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← MaxEnt 9 Modeling the Open Source Ecosystem, Part 3

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Showing Revision 5 created 03/17/2017 by seonaid.

  1. In the previous unit, what I showed you
  2. was a way to rescue MaxEnt models to
  3. describe the language abundance P(n)
  4. by reference to a hidden variable, epsilon
  5. which we referred to as "programmer time"
  6. and what we assumed was that the system
  7. was constrained in two ways:
  8. it was constrained not only to having
  9. a certain average number of projects per
  10. language. We fixed the average popularity
  11. of languages, but we also fixed the average
  12. programmer time devoted to projects
  13. in a particular language. And so this
    distribution, here, looks like this.
  14. in functional form. And when we integrate
  15. out this variable, epsilon, we get
    something that looks like this.
  16. So we get a different prediction for
  17. the language distribution. And we get
  18. a prediction that, I argue, looks
    reasonably good.
  19. It certainly looks better than the
    exponential distribution.
  20. I feel honor-bound to tell you
    about the controversy
  21. that happens when we try to make
    these models... and in particular
  22. there is a very different mechanistic
    model that looks quite similar.
  23. So this is the Fisher log series.
  24. And the argument behind the Fisher log
    series, to explain this distribution,
  25. involves the idea of a "hidden" additional
    constraint.
  26. In the open source question, what I've
    done is describe that additional
  27. constraint as "programmer time", just
    because it seems like it might be a
  28. constraint in the system. OK?
    That the average programmer time
  29. for languages is fixed, not just the
    average number of projects.
  30. But, and so that means that languages
    can vary in their popularity, but also
  31. in their efficiency. In the ecological
    modelling, this is "species"
  32. languages are species, and this is the
    abundance of species.
  33. So that means the number of particular
    instances of the species in the wild.
  34. And also metabolic rate: how much energy
    a particular species consumes.
  35. And so in that case, the system is
    constrained to a certain average
  36. species abundance, and a certain average
    species energy consumption
  37. Here languages are constrained to a certain
    abundance, and a certain consumption of
  38. programmer energy. That's the analogy.
  39. So, we can also build a mechanistic model.
  40. of programming language popularity.
  41. And previously, when we studied the taxi-cab
    problem, what we did was,
  42. when we produced the mechanistic model,
    we were able to find a very simple one
  43. that had the same predictions as the
    MaxEnt model did.
  44. Here, by contrast, what we're going to find
    is that the mechanistic model
  45. is going to produce similar behavior, but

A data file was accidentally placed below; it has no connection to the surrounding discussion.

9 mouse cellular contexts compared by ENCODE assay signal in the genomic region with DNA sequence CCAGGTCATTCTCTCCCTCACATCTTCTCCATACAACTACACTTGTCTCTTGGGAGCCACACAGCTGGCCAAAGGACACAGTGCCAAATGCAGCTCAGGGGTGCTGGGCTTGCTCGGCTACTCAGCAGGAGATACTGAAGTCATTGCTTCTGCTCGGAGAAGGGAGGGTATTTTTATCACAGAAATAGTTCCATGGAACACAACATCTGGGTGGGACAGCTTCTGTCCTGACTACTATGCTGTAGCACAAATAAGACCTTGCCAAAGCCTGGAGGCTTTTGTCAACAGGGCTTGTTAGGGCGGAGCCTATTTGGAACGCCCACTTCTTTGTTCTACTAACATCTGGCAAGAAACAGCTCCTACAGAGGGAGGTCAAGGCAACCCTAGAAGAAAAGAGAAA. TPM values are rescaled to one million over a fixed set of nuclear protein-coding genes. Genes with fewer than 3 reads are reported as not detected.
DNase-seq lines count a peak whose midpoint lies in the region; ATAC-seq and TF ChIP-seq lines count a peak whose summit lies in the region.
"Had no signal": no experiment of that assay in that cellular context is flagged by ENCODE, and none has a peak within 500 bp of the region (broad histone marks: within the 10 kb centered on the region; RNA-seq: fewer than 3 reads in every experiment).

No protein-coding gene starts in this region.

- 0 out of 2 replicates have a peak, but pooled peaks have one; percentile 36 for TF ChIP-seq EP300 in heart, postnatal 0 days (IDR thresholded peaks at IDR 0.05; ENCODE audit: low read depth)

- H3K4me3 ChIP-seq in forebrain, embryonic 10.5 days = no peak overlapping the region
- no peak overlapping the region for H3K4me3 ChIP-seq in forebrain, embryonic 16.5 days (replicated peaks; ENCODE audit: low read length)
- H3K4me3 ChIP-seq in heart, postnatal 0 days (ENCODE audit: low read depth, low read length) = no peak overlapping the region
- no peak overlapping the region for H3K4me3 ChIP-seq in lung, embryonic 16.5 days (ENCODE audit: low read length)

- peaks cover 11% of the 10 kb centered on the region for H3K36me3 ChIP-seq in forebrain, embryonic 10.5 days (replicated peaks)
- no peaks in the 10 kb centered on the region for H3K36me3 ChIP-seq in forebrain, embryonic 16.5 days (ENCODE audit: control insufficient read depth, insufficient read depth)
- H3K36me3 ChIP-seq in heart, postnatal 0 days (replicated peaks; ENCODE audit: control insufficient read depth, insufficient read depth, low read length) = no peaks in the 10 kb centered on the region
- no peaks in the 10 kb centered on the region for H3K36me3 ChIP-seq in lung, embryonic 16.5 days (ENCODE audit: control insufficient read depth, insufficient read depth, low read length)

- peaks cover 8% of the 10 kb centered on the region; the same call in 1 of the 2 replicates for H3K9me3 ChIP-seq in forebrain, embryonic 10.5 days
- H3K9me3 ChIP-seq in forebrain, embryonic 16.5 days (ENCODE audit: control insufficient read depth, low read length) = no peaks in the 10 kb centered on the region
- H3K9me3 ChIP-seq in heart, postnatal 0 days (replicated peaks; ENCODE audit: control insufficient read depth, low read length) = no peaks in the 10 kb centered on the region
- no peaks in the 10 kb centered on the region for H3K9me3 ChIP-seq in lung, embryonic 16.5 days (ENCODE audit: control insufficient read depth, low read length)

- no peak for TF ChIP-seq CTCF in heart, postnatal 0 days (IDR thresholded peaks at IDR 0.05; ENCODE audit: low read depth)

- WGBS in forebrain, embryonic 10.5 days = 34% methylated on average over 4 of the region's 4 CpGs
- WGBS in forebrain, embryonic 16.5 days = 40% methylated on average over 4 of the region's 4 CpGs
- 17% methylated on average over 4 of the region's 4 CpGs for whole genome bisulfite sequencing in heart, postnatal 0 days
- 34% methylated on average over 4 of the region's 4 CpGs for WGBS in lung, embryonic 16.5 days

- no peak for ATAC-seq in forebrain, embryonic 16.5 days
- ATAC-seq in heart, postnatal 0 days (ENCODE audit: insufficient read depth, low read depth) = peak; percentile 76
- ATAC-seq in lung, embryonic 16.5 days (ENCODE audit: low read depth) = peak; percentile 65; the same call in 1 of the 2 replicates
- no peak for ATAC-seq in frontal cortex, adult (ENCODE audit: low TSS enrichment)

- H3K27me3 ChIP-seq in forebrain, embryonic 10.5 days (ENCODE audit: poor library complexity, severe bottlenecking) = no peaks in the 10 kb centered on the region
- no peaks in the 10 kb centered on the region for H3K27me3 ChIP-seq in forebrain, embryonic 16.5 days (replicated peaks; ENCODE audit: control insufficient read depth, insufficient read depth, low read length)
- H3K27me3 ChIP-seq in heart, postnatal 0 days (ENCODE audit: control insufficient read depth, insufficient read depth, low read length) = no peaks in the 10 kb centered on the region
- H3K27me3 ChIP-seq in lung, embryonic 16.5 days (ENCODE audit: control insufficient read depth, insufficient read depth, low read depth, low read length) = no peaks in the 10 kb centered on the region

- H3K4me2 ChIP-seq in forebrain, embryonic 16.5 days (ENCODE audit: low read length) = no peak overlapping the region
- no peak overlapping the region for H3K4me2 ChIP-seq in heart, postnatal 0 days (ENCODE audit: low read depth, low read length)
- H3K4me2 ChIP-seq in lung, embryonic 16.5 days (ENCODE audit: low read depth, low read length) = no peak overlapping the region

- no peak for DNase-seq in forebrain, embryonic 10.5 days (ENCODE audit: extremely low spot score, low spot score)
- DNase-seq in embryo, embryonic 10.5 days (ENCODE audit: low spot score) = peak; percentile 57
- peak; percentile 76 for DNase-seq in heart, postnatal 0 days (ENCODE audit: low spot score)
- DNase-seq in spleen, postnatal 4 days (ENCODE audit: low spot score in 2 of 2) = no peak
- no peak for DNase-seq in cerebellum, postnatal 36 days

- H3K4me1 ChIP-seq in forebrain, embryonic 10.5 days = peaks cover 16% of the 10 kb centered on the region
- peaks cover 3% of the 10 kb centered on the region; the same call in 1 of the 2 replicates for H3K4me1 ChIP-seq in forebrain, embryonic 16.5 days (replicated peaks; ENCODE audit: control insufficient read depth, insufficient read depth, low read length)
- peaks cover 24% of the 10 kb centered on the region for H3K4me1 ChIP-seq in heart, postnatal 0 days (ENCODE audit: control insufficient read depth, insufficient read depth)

the functional form will actually be
  46. slightly distinct. So, here's the mechanistic
    model... we imagine that
  47. languages all start out with a baseline
  48. popularity. Whoever invents the language,
    for example, has to write
  49. at least one project. There is at least one
    programmer at the beginning
  50. of a language's invention, who knows how
  51. to program in that language, somewhat
  52. by definition. And so there's two ways
  53. that that popularity can grow.
  54. It can grow, for example, linearly.
  55. So, on day 1 there's 1 programmer.
  56. And on day 2, that one programmer is
    joined by another programmer.
  57. And on day 3, those two programmers
    are joined by a third.
  58. And so, over time, what you have is
  59. a growth rate that's linear...
  60. in time.
  61. But, perhaps a more plausible model
  62. for how languages accrue popularity
  63. is multiplicative.
  64. At time 1, there's 1 programmer, and he has
  65. some efficiency of converting other
  66. programmers to his cause. So maybe he's
  67. able to double the number of programmers.
  68. And he's able to double the number of
    programmers, because his language
  69. is particularly good, and perhaps perhaps
    people who like to program in that language
  70. happen to be particularly persuasive.
  71. And so on the second day, those two
    programmers each themselves
  72. go out and convert two people,
    because they are the same as the
  73. original programmer in their effectiveness
  74. and the language itself is just as
    convincing as it was before.
  75. So each of those two programmers goes out
  76. and gathers two for each and we go to 4
  77. And by a similar argument, we go to 8,
  78. and so this would be the
    exponential growth model...
  79. where the number of programmers
    as a function of time increases
  80. multiplicatively, as opposed to additively.
  81. So, let's make this model a little more
  82. realistic, and in particular, let's allow
    the multiplicative factor,
  83. which in this case we set to 2, we're
  84. going to allow this multiplicative factor
    to vary. And in fact, we're going to draw
  85. this multiplicative factor, alpha, from some
  86. distribution. And in fact, it doesn't really
    matter what that distribution is
  87. as long as alpha is always greater than 0,
  88. so it's not possible for all programmers
    to suddenly disappear.
  89. so it's always greater than zero,
  90. and it's bounded at some point,
  91. so it's impossible for a language to become
  92. infinitely popular after a finite number
  93. of steps. So we're going to draw...
  94. each day we're going to draw a number,
    alpha, from this distribution, here.
  95. So, after one day, there are alpha programmers.
  96. After two days, there is alpha... or rather
    alpha(1) programmers. (This is the
  97. draw on the first day.) On the second day
    there's alpha(2) times alpha(1)
  98. programmers, and so on.
    alpha(3) times alpha(2) times alpha(1)
  99. So this is now growth that occurs through
  100. a random multiplicative process.
  101. It's similar to growth that would happen